Recent reads, February

img_1459I am so happy that I managed to read a couple of books this month! I am really missing my hobbies, and it feels like a big accomplishment to have learned to read one-handed while feeding Mabel. Finishing a book feels even more amazing! Both of my reads this month (okay, since November) are popular recent (by my standards) titles centering around women’s relationships and roles in society.

Women and Power: A Manifesto, Mary Beard

I’ve not read anything by Beard before, but was looking forward to this after a friend recommended it. In the end, though, I gave it only 3 stars on Goodreads. The subtitle of this book is <em>A Manifesto</em> and for me that’s where it fell short. To be fair, this book is based on a series of oral lectures, and I find this often doesn’t translate well into written books. The intention/purpose is different, and so inherently are the means used to achieve those. More on this later in the post. The upshot is, I judged this book as a manifesto and to me, it wasn’t a good one.

Beard is a classicist, so I guess it’s no surprise that the parallels she drew between Greek and Roman civilization/literature and today’s society were compelling. It was frankly depressing to read about how the same stereotypes about women that were established so long ago continue, though – think the Medusa figure, women speaking in public being shrill, etc. I found these discussions fascinating, but to me the book never really went further than this into the territory of being a manifesto. Beard does pose questions about what we can do to change the situation and says the only way to change things is to change the structure and how society perceives what power is. The ideas were interesting but I found them underdeveloped; I would have loved to see Beard cite some modern feminist theory, perhaps. I think this is where the lecture/book difference comes in. For me it’s acceptable for lectures/speeches to be a little off the cuff and have fewer sources in a way that I’m not happy for books to be. The notes/bibliography at the end were great, though! Overall I’m glad I read it; I would recommend it to others, and it was thought-provoking at the time. I’m not yet convinced that I’ll find it memorable or worth rereading yet, though. If you’ve read it, I’d love to hear your thoughts.

My Brilliant Friend, Elena Ferrante

This novel is much acclaimed, both critically and amongst my friends, so it’s another one I was looking forward to reading. It tells the story of two girls growing up in a poor part of Sicily and is set in the 1950s; it’s also the first in a quartet. I really enjoyed it! I’m not sure it 100% lived up to the hype, but it was an excellent, engrossing book that I would probably read again. I am a sucker for <em>bildungsroman</em>, and this novel is pretty good as an example of the genre. The writing is clear and precise, and the character development is excellent. I also found it a realistic portrayal of childhood &amp; often made me think of moments from my own. I wasn’t absolutely sold on the beginning (it felt forced, particularly when the rest flowed so well), but am looking forward to seeing if that short narrative is further developed in the rest of the quartet.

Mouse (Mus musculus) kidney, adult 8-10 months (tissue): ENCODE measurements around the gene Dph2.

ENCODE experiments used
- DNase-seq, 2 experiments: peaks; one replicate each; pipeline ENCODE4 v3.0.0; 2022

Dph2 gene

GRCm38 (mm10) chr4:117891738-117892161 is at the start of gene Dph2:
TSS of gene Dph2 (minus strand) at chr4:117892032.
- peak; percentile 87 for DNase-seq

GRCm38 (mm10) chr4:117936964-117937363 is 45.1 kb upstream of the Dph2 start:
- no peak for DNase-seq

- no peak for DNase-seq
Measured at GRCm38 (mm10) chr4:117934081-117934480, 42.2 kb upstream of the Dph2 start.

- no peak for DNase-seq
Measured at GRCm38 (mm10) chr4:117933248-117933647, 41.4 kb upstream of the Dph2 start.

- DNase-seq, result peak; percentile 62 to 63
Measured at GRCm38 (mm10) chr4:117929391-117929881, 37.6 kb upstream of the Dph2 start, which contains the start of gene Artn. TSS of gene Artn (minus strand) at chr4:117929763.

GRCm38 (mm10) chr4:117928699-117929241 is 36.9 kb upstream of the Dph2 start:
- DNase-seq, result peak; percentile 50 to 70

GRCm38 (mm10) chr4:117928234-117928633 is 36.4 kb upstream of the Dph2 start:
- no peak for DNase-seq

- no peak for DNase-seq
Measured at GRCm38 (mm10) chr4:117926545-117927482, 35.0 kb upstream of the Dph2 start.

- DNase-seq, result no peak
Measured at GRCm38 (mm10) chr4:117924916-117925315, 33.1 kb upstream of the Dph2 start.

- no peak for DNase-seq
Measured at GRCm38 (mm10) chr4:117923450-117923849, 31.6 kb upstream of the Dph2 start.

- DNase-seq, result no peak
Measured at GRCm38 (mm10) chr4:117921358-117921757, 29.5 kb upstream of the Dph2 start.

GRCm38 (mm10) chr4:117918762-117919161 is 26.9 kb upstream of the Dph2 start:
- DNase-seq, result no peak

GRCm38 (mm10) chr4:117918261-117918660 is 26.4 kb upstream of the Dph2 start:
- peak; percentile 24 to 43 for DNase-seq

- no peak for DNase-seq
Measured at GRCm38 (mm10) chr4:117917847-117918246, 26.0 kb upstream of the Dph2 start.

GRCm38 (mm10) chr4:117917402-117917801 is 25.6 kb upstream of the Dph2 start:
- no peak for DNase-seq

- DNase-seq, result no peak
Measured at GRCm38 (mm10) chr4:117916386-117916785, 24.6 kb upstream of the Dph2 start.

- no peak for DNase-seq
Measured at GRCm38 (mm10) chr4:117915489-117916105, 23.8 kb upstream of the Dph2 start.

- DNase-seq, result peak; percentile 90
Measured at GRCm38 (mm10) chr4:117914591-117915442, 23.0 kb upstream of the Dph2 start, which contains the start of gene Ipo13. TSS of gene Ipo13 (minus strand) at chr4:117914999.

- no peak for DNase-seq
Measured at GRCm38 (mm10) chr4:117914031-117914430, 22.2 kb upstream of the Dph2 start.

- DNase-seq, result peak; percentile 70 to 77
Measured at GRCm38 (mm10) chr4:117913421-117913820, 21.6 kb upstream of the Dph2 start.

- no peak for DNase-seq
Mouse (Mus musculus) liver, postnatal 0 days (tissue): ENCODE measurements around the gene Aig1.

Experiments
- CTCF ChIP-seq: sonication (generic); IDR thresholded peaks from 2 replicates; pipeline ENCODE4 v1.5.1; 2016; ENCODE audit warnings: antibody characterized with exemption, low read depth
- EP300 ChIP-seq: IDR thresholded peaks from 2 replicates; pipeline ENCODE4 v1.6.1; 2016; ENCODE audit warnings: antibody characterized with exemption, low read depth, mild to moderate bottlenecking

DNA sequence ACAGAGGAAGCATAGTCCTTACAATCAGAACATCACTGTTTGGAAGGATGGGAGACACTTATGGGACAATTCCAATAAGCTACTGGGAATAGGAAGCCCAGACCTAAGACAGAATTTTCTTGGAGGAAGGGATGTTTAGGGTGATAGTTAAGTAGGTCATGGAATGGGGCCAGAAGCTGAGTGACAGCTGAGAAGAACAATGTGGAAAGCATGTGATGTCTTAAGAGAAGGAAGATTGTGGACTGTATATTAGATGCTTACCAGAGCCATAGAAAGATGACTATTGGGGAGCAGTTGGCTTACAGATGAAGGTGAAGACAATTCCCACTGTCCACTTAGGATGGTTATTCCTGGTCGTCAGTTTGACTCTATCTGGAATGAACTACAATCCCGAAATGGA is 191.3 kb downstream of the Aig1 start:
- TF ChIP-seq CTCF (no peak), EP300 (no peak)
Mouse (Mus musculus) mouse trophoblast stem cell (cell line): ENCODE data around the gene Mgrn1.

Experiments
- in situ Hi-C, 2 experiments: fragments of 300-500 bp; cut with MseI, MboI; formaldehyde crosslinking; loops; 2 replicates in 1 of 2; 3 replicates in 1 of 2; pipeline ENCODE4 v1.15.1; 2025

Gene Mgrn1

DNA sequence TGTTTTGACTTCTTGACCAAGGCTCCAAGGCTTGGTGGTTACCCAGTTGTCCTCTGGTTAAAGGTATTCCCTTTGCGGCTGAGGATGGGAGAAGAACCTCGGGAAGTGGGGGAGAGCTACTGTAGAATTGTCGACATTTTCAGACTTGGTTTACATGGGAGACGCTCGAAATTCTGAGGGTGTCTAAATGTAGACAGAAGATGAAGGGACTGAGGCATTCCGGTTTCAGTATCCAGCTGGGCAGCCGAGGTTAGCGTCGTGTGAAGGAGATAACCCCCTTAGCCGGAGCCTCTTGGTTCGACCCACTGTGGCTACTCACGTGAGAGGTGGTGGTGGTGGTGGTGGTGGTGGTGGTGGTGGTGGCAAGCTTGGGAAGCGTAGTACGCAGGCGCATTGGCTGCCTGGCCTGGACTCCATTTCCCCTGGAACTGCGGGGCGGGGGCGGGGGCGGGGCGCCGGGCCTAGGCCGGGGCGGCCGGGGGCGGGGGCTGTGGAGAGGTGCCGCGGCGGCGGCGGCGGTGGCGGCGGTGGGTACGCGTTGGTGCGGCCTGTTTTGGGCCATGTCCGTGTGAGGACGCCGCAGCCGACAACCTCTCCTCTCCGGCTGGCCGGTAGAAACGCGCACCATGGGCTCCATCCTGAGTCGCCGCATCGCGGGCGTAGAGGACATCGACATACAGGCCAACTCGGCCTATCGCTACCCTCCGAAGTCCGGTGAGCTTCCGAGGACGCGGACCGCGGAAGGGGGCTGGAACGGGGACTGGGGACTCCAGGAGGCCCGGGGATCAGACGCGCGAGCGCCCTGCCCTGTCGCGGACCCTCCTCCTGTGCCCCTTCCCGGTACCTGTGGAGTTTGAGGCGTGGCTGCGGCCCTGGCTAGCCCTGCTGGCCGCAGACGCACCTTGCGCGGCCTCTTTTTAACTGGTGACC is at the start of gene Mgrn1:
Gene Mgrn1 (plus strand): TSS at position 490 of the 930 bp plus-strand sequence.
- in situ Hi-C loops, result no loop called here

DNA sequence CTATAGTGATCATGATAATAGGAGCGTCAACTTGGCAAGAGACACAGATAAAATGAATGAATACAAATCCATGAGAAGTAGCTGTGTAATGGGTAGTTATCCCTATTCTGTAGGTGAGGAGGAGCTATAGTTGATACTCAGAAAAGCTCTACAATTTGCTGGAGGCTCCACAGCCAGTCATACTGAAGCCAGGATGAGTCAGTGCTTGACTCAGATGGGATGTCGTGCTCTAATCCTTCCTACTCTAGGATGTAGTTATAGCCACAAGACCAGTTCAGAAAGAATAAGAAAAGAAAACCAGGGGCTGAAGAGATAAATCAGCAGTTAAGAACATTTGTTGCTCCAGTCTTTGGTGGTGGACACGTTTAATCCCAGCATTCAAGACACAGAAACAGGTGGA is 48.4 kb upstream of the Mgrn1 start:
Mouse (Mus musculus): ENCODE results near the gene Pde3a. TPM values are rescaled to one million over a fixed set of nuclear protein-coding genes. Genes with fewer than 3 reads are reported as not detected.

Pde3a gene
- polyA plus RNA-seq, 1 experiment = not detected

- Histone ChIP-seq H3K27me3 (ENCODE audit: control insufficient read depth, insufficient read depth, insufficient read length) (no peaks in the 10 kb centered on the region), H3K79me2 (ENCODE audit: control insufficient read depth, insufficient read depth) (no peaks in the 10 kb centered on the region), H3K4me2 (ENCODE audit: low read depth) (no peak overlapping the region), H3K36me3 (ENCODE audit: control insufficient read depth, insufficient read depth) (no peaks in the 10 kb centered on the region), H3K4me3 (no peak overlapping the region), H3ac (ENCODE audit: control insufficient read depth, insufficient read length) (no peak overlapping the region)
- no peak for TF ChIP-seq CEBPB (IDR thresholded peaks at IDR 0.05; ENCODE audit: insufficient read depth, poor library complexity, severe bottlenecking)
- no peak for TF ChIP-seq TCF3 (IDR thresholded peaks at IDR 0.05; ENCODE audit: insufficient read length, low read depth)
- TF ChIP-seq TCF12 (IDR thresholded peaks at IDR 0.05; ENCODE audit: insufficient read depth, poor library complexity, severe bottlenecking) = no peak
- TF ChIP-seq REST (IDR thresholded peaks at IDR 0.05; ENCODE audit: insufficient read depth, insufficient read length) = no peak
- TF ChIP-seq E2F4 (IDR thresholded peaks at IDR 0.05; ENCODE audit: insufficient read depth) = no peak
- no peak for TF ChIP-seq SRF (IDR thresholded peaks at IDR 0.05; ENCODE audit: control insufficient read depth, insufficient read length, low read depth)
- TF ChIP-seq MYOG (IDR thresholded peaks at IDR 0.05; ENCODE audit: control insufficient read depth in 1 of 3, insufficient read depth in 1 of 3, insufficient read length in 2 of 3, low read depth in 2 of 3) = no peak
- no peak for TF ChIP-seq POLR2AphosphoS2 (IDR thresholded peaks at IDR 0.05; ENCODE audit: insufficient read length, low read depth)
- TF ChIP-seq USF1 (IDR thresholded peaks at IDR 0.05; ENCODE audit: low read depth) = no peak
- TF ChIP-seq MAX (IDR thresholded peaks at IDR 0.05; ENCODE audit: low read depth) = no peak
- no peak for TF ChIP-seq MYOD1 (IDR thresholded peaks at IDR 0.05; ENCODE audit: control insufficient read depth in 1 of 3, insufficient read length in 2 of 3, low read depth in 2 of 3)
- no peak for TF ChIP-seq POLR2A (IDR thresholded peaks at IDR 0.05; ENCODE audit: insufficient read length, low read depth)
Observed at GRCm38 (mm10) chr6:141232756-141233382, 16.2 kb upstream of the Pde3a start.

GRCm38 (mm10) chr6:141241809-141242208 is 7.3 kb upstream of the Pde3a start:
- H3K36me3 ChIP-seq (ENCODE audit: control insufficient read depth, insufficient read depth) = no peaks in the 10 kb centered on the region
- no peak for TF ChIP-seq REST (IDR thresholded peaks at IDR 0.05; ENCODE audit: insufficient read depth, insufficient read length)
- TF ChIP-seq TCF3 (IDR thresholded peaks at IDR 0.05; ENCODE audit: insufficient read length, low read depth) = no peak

I’m continuing the theme of female authors by reading Louise Erdrich at the moment. I’ve also got Knitlandia on the go. I bought the latter to read in hospital when I had Mabel. How naive! I’m enjoying it, though, and should be able to finish it this week.

Have you read either of these books? Any other female authors I should be reading this month? I’d love your thoughts.


3 thoughts on “Recent reads, February”

  1. I have read neither book, but heard a lot about both of them, so I may end up getting them some time. Several of my friends have commented on how the subtitle to Beard’s book – ‘A Manifesto’ – is misleading, so you are not the only one who feels this way. I suppose it depends on what you expect from a manifesto. At the end of the day, it’s just a published verbal declaration of intentions and / or views, so the notion is actually rather woolly and nebulous and can include a variety of things. – I was also interested to read your thoughts on the Elena Ferrante book. She’s quite popular here, too, and I’ve been sneaking around her books for a while now, so after I’ve read your review, I might actually go and get the first one. Thanks for sharing your insights!


  2. I haven’t heard of either book. My Brilliant Friend sounds good, but the (not) Manifesto isn’t something that I think will find it’s way onto my bookshelf.
    I tried reading one handed the other night so that I could keep the other hand under the duvet (it was so cold!), it’s not easy. But then new Mums have to develop that skill for many daily activities 🙂


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